Wear Bar - Bottom Inner Pad
Push Pads Against Rotor
Install the new brake pads in to the bracket with the wear bar situated on the bottom of the inner brake pad.

Push the two pads together until they are flush against the rotor.

Replace Rear Caliper
Spin In Lower Bolt
Replace Upper 14mm Bolt
Lower the caliper over the new pads and in to the bracket.

If the caliper won't fit over the new pads, you may need to compress back the piston a bit more.

Line up the bolt holes in the caliper with the corresponding holes in the caliper slider pins within the bracket.

Spin in the upper and lower caliper bolts in the counter clockwise direction (as seen from the outside of the vehicle) by hand a few turns to prevent them from becoming cross threaded.

Tighten Counter Clockwise
Tighten Lower 14mm Bolt
Rubber Valve Cap
Tighten the caliper bolts by turning them in the counter clockwise direction (as seen from the outside of the car) with the 14mm socket and ratcheting wrench to just past hand tight or about 25 ft-lbs of torque.

Double check that both caliper bolts are tight before moving on to the next steps.

If your brake pedal previously felt soft or spongy, the brake fluid may be contaminated with water or the brake lines may contain some air bubbles.

It would be best to bleed the brake lines at this time in order to flush out the old fluid and replace it with fresh DOT 3 brake fluid. For more on this topic, check out my Brake Line Fluid Bleeding With An Assistant DIY Guide or alternatively the Brake Line Fluid Bleeding With A Power Bleeder Guide.

The brake fluid bleeder valve is located underneath a rubber cap on the back side of the caliper just below the upper caliper bolt.

Brake Fluid Bleeder Valve
Replace Rear Wheel
Spin On 5 Lug Nuts
Replace the rear wheel and spin on the 5 lug nuts by hand in the clockwise direction to prevent them from becoming cross threaded.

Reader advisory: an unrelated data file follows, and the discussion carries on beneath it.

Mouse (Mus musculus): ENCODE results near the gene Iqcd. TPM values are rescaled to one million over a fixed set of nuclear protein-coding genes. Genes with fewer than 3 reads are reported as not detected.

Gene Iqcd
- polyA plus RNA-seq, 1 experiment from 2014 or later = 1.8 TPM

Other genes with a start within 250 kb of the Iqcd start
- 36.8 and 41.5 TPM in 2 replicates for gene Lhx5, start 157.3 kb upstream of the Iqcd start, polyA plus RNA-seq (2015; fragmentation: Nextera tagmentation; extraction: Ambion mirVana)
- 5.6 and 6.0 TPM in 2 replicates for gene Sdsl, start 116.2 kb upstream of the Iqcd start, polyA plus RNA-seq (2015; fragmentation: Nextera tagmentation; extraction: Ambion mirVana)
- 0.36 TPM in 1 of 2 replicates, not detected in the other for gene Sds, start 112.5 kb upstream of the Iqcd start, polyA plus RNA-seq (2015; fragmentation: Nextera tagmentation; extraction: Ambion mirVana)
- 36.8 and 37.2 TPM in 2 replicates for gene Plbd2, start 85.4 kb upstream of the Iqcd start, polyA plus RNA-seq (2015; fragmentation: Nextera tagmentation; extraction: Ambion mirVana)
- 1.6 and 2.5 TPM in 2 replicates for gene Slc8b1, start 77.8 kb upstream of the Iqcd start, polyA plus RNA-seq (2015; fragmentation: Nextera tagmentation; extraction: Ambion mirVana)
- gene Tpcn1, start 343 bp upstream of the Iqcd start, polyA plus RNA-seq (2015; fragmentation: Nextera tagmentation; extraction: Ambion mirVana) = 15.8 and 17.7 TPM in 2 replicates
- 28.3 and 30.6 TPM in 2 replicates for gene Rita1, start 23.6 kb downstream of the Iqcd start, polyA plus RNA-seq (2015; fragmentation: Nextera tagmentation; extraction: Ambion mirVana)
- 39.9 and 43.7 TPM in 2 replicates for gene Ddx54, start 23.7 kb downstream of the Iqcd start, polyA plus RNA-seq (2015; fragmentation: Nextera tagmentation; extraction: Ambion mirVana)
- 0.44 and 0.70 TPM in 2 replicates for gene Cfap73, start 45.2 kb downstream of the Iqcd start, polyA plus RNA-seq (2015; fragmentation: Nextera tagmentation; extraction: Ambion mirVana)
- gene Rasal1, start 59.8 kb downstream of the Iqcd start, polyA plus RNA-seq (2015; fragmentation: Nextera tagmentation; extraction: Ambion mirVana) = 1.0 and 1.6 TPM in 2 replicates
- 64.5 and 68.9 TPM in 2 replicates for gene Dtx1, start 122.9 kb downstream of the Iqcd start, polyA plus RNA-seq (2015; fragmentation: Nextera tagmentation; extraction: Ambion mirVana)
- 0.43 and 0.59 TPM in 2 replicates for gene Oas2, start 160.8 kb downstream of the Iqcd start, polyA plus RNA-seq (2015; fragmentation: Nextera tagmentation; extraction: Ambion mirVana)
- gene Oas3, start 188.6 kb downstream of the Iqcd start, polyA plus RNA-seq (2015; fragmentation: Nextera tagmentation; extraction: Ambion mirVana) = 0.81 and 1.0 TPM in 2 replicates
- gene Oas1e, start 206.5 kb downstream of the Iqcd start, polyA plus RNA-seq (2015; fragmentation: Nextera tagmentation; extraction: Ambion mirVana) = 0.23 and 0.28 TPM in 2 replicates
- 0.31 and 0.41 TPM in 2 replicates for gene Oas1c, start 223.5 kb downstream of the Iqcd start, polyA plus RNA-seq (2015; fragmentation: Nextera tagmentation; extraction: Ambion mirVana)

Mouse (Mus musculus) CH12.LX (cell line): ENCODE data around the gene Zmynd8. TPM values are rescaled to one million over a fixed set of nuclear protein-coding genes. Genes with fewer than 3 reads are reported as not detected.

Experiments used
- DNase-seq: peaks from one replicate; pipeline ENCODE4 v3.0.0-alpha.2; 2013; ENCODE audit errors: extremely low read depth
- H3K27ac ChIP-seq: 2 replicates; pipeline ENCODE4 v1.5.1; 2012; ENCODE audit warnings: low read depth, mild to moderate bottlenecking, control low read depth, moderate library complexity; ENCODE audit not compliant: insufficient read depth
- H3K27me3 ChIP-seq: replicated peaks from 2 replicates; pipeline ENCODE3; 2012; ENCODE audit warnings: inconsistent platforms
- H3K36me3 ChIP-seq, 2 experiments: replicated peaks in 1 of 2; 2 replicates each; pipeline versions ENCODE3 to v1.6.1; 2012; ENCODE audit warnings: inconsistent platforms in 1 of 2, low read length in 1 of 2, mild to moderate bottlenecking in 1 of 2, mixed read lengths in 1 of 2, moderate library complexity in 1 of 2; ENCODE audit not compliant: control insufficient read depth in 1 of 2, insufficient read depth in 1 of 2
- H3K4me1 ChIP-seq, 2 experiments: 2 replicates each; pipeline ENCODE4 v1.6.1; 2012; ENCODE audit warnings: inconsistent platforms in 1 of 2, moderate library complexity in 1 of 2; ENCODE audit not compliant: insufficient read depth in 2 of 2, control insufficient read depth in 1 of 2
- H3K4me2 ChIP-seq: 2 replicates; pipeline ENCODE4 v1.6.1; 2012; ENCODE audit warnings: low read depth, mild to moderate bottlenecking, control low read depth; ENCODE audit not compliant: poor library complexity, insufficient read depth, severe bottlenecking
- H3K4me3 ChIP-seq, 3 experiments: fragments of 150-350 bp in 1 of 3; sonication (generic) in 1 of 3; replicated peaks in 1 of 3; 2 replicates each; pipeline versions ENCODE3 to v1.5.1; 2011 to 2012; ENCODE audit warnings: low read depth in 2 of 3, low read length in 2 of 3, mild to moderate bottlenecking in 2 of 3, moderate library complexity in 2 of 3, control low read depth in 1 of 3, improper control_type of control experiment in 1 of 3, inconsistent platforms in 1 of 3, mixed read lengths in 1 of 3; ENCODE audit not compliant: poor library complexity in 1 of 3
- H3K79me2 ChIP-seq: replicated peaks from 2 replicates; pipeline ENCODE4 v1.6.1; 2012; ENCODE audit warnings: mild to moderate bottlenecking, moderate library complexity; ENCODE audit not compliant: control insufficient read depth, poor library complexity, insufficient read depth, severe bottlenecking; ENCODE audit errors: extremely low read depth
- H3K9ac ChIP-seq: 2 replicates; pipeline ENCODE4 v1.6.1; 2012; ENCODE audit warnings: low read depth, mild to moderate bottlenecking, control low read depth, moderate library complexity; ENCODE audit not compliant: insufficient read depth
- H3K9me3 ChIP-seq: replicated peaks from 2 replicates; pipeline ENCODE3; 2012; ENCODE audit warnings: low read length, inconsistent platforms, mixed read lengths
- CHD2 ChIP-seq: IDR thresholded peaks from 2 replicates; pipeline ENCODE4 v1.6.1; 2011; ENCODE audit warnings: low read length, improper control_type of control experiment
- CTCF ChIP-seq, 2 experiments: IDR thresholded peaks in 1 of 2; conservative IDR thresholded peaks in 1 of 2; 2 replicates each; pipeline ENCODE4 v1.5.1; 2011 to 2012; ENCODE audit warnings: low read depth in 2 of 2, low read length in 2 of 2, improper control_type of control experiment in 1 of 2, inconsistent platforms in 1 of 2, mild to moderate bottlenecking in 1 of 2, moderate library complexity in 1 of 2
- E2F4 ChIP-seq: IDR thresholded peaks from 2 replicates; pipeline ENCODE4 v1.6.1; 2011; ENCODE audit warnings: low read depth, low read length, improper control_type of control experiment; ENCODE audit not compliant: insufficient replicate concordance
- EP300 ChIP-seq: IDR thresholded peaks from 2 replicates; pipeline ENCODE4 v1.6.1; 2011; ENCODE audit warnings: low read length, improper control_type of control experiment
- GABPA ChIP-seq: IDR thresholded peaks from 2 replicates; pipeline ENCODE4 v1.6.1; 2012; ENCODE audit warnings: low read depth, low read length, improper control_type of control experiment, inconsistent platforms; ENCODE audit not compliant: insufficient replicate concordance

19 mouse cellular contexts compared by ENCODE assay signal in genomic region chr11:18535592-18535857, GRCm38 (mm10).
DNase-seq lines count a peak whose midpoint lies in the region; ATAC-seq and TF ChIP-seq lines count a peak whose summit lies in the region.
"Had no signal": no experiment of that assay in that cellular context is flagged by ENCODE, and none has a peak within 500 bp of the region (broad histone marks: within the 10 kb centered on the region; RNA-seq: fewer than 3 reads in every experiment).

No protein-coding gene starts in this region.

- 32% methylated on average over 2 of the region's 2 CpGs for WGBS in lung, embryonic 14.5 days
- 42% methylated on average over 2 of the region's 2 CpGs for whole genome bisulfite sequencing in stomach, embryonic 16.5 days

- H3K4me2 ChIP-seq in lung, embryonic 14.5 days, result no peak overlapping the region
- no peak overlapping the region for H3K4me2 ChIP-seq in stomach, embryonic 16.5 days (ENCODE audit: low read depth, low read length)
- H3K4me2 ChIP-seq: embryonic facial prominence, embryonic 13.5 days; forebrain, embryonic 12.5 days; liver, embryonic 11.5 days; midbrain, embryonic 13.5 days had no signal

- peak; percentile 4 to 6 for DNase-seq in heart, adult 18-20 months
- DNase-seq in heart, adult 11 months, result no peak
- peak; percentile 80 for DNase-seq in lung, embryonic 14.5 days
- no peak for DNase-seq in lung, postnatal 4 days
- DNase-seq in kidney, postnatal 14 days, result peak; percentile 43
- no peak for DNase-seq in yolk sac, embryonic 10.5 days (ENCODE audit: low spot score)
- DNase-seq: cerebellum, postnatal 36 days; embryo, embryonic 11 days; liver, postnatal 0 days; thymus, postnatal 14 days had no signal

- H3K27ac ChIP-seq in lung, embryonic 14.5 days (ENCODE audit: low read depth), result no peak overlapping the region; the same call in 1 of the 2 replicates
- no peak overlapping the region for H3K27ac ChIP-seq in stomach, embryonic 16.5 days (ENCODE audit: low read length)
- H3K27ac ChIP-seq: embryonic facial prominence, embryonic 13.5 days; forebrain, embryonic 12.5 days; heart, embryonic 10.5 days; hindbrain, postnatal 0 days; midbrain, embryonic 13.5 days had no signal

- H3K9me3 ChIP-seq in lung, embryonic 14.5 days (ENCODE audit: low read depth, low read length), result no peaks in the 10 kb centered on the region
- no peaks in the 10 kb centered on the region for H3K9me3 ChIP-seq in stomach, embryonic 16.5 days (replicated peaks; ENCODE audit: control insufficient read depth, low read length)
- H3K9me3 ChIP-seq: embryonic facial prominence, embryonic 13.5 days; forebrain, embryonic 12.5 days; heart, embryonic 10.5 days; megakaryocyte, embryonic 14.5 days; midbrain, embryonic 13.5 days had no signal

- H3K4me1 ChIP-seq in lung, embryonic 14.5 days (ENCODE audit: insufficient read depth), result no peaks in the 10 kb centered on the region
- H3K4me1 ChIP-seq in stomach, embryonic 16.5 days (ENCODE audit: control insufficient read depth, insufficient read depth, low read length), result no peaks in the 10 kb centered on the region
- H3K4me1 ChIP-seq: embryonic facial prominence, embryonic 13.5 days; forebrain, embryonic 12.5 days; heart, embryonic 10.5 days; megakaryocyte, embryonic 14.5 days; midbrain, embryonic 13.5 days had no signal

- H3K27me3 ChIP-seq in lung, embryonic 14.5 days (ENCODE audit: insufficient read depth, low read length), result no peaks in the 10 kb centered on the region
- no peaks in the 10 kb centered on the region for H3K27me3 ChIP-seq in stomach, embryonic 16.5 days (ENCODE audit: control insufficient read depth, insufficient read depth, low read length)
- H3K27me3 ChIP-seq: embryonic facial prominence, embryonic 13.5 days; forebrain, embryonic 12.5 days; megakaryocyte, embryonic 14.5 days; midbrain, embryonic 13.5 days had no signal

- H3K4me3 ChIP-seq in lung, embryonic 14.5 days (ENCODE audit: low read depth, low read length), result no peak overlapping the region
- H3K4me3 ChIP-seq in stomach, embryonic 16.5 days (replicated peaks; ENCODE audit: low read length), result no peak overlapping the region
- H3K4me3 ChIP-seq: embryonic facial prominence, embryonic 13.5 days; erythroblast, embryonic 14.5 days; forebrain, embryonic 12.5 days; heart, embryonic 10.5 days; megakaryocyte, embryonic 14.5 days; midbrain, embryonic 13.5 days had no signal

Slightly Tighten Clockwise
Lower Car From Stands
Torque Lug Nuts To 80 ft-lbs
Slightly tighten the 5 lug nuts in the clockwise direction in a star or "criss-cross" pattern with the tire iron.

Lower the vehicle from the jack stands using the floor jack until the rear wheel holds enough weight to keep it from spinning.

Continue progressively tightening the lug nuts in a criss cross or star pattern to 1/4 turn past hand tight or about 80 ft-lbs of torque. It would be best to use a torque wrench or a torque stick with an impact wrench to properly tighten the lug nuts.

Sit in the driver's seat of the vehicle and firmly press the brake pedal a few times to restore the brake line pressure. Check the brake fluid in the reservoir and verify that it is at the proper level. If it is low, pour in some fresh DOT 3 fluid.

To break in your new rear brake pads, just drive normally for the first few hundred miles while trying to avoid any hard or "panic" stops which may glaze over the new pads and cause them to be noisy and/or not perform as well.

It's also a good idea to regularly check your driveway for drops of brake fluid which may indicate a leak, check the brake fluid level in the reservoir, and verify that the lug nuts are still tight after a short test drive.

For more, check out my other Kia Soul DIY Maintenance Guides.